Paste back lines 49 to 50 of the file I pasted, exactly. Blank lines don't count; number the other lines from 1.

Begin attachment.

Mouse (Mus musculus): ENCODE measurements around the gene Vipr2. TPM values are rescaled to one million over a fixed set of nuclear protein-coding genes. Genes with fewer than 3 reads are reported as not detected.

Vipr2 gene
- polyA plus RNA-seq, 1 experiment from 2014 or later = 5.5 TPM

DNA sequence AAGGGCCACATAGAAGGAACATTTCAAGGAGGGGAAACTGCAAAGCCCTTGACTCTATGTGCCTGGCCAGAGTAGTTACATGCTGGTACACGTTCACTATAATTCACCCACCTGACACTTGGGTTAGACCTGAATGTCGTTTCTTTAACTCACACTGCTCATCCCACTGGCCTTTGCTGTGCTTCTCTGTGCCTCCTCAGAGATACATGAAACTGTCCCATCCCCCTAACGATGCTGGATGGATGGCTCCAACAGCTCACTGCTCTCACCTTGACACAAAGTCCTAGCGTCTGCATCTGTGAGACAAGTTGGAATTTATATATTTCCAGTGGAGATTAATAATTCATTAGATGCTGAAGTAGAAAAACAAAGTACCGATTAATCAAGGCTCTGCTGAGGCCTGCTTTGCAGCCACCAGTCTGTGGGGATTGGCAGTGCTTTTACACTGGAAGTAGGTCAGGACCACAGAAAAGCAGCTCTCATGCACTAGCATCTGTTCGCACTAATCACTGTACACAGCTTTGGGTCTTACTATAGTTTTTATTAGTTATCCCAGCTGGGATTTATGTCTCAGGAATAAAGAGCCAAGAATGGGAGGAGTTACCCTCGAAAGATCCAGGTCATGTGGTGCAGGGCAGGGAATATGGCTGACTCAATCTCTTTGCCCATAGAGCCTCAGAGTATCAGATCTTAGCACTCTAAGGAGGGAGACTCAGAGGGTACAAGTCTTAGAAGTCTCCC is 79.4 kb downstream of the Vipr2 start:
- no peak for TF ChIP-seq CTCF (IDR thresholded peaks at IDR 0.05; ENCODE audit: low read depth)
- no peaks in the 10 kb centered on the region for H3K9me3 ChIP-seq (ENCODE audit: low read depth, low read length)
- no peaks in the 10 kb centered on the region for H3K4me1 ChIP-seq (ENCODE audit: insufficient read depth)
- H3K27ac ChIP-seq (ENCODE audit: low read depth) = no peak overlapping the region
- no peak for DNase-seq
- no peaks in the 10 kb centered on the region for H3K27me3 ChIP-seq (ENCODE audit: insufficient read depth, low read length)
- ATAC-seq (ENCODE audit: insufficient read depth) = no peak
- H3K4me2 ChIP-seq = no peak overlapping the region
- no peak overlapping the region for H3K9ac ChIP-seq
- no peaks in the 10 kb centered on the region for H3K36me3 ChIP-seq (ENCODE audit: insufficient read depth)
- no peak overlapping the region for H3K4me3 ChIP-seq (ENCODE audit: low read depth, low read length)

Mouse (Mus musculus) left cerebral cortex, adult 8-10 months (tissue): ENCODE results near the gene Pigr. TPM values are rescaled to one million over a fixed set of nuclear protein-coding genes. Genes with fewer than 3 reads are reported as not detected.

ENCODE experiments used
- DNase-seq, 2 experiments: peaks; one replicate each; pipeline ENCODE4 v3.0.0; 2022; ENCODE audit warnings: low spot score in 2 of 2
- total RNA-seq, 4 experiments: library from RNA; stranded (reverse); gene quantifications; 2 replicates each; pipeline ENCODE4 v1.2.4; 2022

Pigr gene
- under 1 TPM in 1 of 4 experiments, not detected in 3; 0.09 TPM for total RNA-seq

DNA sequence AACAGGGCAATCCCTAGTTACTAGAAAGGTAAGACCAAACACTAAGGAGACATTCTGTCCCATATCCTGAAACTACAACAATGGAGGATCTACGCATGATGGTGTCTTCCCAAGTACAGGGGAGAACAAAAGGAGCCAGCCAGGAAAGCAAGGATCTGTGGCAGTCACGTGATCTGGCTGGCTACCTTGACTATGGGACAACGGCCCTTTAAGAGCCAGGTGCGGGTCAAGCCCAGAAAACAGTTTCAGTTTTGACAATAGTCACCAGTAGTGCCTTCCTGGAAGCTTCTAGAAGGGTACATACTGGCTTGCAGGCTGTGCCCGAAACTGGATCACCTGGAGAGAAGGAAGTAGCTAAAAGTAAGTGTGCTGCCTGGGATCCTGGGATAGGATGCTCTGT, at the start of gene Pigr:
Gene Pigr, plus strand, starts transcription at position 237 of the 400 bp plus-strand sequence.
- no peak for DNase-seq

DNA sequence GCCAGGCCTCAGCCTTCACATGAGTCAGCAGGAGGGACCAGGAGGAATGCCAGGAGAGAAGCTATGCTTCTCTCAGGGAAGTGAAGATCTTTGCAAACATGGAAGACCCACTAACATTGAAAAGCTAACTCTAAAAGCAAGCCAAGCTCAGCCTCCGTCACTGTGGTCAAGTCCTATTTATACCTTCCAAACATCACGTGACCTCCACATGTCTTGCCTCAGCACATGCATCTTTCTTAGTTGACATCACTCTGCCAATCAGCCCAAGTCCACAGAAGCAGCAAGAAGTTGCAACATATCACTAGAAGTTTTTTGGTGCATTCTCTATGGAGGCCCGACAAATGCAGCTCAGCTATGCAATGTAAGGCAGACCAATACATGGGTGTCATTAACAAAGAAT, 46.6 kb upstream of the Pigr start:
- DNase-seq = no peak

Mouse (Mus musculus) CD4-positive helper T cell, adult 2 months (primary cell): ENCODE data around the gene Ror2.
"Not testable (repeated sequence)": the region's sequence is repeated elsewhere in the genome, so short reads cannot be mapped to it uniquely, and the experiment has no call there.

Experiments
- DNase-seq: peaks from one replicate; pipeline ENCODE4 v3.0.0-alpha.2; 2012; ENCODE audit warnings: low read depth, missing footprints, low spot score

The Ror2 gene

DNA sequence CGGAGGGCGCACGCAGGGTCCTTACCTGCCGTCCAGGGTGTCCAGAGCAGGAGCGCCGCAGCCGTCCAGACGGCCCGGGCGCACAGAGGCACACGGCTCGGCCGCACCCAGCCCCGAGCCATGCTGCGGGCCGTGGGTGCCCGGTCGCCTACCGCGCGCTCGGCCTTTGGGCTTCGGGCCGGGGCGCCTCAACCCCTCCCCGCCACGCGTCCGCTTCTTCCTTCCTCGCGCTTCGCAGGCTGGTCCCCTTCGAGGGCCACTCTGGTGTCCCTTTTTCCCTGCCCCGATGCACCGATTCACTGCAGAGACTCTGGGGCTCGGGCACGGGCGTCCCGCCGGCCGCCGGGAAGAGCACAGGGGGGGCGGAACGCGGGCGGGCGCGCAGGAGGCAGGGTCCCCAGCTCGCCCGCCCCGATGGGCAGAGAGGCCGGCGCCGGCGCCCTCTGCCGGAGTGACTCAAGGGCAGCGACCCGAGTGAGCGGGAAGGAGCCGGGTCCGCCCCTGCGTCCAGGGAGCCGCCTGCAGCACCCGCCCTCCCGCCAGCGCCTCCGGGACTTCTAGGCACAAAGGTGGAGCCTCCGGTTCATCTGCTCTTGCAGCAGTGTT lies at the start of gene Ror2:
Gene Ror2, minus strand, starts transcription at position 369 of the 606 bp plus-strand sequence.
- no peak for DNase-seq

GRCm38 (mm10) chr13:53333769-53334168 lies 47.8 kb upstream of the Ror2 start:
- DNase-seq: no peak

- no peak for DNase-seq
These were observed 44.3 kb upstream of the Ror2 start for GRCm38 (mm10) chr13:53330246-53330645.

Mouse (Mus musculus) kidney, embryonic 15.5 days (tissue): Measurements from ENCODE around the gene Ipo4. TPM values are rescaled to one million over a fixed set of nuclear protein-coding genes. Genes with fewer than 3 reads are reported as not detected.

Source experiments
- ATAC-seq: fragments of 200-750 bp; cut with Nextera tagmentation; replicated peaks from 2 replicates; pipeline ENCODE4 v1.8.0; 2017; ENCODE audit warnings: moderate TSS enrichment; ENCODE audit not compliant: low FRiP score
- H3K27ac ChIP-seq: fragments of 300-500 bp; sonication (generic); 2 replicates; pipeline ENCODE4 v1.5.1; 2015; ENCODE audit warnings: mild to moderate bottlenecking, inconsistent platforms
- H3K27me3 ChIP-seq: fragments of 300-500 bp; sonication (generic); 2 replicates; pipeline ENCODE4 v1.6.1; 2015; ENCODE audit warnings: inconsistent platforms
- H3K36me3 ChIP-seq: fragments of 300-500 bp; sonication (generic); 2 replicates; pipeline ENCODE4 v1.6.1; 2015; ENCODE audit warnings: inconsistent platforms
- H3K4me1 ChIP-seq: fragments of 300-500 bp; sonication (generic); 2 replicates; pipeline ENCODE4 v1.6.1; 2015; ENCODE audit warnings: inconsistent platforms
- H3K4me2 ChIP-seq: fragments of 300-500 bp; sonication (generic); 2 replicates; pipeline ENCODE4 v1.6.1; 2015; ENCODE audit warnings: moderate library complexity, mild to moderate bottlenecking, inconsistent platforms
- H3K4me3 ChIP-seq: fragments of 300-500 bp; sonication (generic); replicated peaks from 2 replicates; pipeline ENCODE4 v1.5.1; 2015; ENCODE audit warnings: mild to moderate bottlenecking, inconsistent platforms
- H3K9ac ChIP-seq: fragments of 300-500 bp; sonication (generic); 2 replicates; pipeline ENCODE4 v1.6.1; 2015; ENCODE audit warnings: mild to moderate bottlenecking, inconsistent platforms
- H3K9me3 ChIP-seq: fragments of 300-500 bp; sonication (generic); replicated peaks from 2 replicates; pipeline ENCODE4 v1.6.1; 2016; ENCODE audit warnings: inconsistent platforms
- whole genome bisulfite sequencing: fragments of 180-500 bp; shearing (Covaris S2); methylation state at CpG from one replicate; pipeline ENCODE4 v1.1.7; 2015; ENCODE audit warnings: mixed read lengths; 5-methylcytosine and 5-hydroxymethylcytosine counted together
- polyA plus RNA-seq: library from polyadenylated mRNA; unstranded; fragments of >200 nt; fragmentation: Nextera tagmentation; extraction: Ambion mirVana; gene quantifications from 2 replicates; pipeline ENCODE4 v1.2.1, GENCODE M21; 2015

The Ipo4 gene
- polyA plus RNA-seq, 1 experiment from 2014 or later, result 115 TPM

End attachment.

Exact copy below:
- H3K9me3 ChIP-seq: fragments of 300-500 bp; sonication (generic); replicated peaks from 2 replicates; pipeline ENCODE4 v1.6.1; 2016; ENCODE audit warnings: inconsistent platforms
- whole genome bisulfite sequencing: fragments of 180-500 bp; shearing (Covaris S2); methylation state at CpG from one replicate; pipeline ENCODE4 v1.1.7; 2015; ENCODE audit warnings: mixed read lengths; 5-methylcytosine and 5-hydroxymethylcytosine counted together